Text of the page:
Revati Kulkarni
Feb 23, 2020 rated it liked it
It was a light, breezy read for me which I finished in a few day's time. But I found the story and the ending especially to be okay-ish. The character sketch and Gabriel's dialogues with his parents are beautifully crafted, almost like a movie script. I could almost picture the scenes being played out in a film somewhere, which is understandable because Hanif Kureishi has written scripts for films in the past. But all in all, it was a book that I could have easily not finished and would have not ...more
Aug 28, 2017 rated it it was ok
After reading The Buddha of Suburbia, Gabriel's Gift didn't quite live up to my expectations. I think the ending comes too soon and the story could be more entertaining had it been a bit longer. Apart from that, some characters are not very much developed (e. g. Speedy or even Lester Jones), while others (Karim Amir and Charlie Hero) can only be understood if you have read The Buddha of Suburbia. The story is funny, though. ...more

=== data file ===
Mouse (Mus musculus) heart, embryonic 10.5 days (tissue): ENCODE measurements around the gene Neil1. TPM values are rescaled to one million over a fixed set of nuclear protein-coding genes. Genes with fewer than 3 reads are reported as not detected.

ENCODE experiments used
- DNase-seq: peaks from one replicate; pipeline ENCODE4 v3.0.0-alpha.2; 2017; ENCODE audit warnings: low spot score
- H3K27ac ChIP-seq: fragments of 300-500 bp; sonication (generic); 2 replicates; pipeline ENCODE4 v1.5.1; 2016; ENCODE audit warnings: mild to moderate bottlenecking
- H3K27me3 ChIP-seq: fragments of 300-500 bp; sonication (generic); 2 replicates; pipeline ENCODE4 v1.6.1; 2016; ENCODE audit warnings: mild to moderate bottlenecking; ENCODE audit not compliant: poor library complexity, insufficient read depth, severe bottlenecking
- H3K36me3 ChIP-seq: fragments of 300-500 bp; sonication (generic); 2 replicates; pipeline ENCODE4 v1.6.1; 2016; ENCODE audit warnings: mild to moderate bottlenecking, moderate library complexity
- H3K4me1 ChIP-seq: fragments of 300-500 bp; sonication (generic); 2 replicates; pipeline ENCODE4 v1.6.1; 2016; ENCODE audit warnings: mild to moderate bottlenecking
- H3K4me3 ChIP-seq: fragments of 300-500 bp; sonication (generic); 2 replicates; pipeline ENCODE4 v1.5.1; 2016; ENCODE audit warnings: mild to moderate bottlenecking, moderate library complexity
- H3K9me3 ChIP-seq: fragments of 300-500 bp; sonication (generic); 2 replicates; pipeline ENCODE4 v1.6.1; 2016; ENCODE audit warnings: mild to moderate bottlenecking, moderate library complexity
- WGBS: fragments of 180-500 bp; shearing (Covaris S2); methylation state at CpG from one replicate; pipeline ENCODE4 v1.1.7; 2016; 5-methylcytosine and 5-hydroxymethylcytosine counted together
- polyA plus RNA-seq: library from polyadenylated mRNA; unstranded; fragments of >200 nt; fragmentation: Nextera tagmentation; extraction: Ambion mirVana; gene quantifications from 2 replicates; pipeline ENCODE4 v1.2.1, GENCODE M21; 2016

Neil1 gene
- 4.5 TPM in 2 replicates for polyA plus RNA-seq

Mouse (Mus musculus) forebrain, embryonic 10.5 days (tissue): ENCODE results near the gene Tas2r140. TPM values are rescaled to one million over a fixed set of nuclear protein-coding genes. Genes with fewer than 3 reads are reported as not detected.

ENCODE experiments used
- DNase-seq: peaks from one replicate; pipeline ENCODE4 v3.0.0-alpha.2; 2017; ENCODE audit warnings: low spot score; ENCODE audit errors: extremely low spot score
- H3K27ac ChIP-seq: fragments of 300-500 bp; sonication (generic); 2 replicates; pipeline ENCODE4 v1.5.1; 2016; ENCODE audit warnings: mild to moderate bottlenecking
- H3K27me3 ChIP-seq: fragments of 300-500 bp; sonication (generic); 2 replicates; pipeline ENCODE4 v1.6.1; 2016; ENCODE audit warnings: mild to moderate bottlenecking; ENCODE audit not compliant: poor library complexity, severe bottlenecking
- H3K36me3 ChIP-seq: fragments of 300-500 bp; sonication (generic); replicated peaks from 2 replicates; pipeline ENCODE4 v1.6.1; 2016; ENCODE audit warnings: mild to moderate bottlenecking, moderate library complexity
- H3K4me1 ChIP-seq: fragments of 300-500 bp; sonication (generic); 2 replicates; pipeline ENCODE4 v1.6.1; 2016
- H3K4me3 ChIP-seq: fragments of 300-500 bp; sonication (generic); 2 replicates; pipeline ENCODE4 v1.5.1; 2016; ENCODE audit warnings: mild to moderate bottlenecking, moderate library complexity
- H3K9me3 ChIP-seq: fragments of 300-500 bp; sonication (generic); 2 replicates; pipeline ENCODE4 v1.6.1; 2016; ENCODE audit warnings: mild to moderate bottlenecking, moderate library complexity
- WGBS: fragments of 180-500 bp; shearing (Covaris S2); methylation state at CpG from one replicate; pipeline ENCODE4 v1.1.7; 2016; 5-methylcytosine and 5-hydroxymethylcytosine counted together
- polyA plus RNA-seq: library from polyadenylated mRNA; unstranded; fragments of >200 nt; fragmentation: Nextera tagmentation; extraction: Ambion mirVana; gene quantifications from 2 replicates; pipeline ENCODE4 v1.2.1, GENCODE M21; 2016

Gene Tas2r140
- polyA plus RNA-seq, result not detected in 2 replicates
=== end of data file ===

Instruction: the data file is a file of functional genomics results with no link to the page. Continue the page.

Jane E
Apr 23, 2019 rated it liked it  ·  review of another edition
Shelves: british, fiction
A physically slim volume and a bit slim on content too. As always Kureishi's writing is tongue in cheek amusing, particularly his character dialogue, but underneath it all this is actually a very conventional story done up to try to make it appear less so. (Purchased secondhand at Skoob Books in London.) ...more
Kristi Duarte
Mar 04, 2021 rated it really liked it
Shelves: fiction
I've loved some of Mr Kureishi's other novels, and while this one is enjoyable, it didn't blow me away. It's basically written as dialogue only, which I assume is the whole point: to try something new artistically. In the end, it moves fast but doesn't have the depth of his other work. ...more
Debbie Walker
Jul 13, 2017 rated it liked it
This is lovely read, a story of a 15 year old boy whose parents have separated and his determination to bring them back together. the characters are well described and the story is well written.
Jun 23, 2018 rated it liked it  ·  review of another edition
I enjoyed this, but not as much as his other books.
Lynn Lock
Jul 21, 2018 rated it really liked it
Hamid Koreshi is the author of my favourite book ever (Intimacy) and I love his gritty style of writing. This book probably a better screenplay if it’s not but I felt I really knew the character well
Aug 09, 2018 rated it really liked it
Made me laugh out loud a few times. Loved the central chatacters. Weak ending
Mar 14, 2020 rated it it was ok  ·  review of another edition
Struggled to work out what this book was actually about. More like a series of disjointed scenes than a story.